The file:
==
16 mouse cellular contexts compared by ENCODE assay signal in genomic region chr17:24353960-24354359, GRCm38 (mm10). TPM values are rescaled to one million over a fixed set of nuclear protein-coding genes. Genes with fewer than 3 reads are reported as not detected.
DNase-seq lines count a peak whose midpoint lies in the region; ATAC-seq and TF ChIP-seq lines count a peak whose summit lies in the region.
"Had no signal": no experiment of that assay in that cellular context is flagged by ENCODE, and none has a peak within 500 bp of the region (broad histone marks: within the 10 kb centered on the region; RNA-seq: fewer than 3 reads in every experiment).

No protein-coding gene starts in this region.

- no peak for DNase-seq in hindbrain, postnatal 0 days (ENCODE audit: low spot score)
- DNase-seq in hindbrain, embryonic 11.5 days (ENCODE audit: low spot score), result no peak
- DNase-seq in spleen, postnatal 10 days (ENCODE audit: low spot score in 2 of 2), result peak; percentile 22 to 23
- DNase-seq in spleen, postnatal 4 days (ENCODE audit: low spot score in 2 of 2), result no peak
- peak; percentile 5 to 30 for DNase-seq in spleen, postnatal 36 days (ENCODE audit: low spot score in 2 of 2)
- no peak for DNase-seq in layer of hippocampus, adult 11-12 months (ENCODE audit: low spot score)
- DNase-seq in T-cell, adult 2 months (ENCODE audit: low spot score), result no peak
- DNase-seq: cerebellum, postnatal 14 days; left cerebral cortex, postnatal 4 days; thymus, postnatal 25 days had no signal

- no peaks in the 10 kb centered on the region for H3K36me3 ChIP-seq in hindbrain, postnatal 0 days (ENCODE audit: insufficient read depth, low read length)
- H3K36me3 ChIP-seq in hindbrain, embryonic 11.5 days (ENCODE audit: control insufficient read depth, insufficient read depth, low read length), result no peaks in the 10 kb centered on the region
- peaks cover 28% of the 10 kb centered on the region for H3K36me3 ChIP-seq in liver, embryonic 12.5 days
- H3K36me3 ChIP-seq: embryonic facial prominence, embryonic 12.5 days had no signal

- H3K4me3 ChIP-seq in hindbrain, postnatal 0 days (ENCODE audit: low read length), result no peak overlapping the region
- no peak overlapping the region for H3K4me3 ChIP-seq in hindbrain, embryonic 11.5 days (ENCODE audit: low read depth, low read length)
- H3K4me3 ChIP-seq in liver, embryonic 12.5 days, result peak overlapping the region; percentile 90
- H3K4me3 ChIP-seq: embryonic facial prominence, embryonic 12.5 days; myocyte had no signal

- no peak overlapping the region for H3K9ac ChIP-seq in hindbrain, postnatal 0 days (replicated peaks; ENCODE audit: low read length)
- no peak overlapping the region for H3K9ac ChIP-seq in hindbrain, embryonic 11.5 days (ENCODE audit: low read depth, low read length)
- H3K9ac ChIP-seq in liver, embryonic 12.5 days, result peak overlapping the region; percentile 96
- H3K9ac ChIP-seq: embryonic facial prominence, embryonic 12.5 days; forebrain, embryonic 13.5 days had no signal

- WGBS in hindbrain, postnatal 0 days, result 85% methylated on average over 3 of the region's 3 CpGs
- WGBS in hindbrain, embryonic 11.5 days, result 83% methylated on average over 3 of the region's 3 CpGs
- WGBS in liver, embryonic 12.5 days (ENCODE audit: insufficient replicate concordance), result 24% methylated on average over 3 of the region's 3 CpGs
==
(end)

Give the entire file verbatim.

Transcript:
16 mouse cellular contexts compared by ENCODE assay signal in genomic region chr17:24353960-24354359, GRCm38 (mm10). TPM values are rescaled to one million over a fixed set of nuclear protein-coding genes. Genes with fewer than 3 reads are reported as not detected.
DNase-seq lines count a peak whose midpoint lies in the region; ATAC-seq and TF ChIP-seq lines count a peak whose summit lies in the region.
"Had no signal": no experiment of that assay in that cellular context is flagged by ENCODE, and none has a peak within 500 bp of the region (broad histone marks: within the 10 kb centered on the region; RNA-seq: fewer than 3 reads in every experiment).

No protein-coding gene starts in this region.

- no peak for DNase-seq in hindbrain, postnatal 0 days (ENCODE audit: low spot score)
- DNase-seq in hindbrain, embryonic 11.5 days (ENCODE audit: low spot score), result no peak
- DNase-seq in spleen, postnatal 10 days (ENCODE audit: low spot score in 2 of 2), result peak; percentile 22 to 23
- DNase-seq in spleen, postnatal 4 days (ENCODE audit: low spot score in 2 of 2), result no peak
- peak; percentile 5 to 30 for DNase-seq in spleen, postnatal 36 days (ENCODE audit: low spot score in 2 of 2)
- no peak for DNase-seq in layer of hippocampus, adult 11-12 months (ENCODE audit: low spot score)
- DNase-seq in T-cell, adult 2 months (ENCODE audit: low spot score), result no peak
- DNase-seq: cerebellum, postnatal 14 days; left cerebral cortex, postnatal 4 days; thymus, postnatal 25 days had no signal

- no peaks in the 10 kb centered on the region for H3K36me3 ChIP-seq in hindbrain, postnatal 0 days (ENCODE audit: insufficient read depth, low read length)
- H3K36me3 ChIP-seq in hindbrain, embryonic 11.5 days (ENCODE audit: control insufficient read depth, insufficient read depth, low read length), result no peaks in the 10 kb centered on the region
- peaks cover 28% of the 10 kb centered on the region for H3K36me3 ChIP-seq in liver, embryonic 12.5 days
- H3K36me3 ChIP-seq: embryonic facial prominence, embryonic 12.5 days had no signal

- H3K4me3 ChIP-seq in hindbrain, postnatal 0 days (ENCODE audit: low read length), result no peak overlapping the region
- no peak overlapping the region for H3K4me3 ChIP-seq in hindbrain, embryonic 11.5 days (ENCODE audit: low read depth, low read length)
- H3K4me3 ChIP-seq in liver, embryonic 12.5 days, result peak overlapping the region; percentile 90
- H3K4me3 ChIP-seq: embryonic facial prominence, embryonic 12.5 days; myocyte had no signal

- no peak overlapping the region for H3K9ac ChIP-seq in hindbrain, postnatal 0 days (replicated peaks; ENCODE audit: low read length)
- no peak overlapping the region for H3K9ac ChIP-seq in hindbrain, embryonic 11.5 days (ENCODE audit: low read depth, low read length)
- H3K9ac ChIP-seq in liver, embryonic 12.5 days, result peak overlapping the region; percentile 96
- H3K9ac ChIP-seq: embryonic facial prominence, embryonic 12.5 days; forebrain, embryonic 13.5 days had no signal

- WGBS in hindbrain, postnatal 0 days, result 85% methylated on average over 3 of the region's 3 CpGs
- WGBS in hindbrain, embryonic 11.5 days, result 83% methylated on average over 3 of the region's 3 CpGs
- WGBS in liver, embryonic 12.5 days (ENCODE audit: insufficient replicate concordance), result 24% methylated on average over 3 of the region's 3 CpGs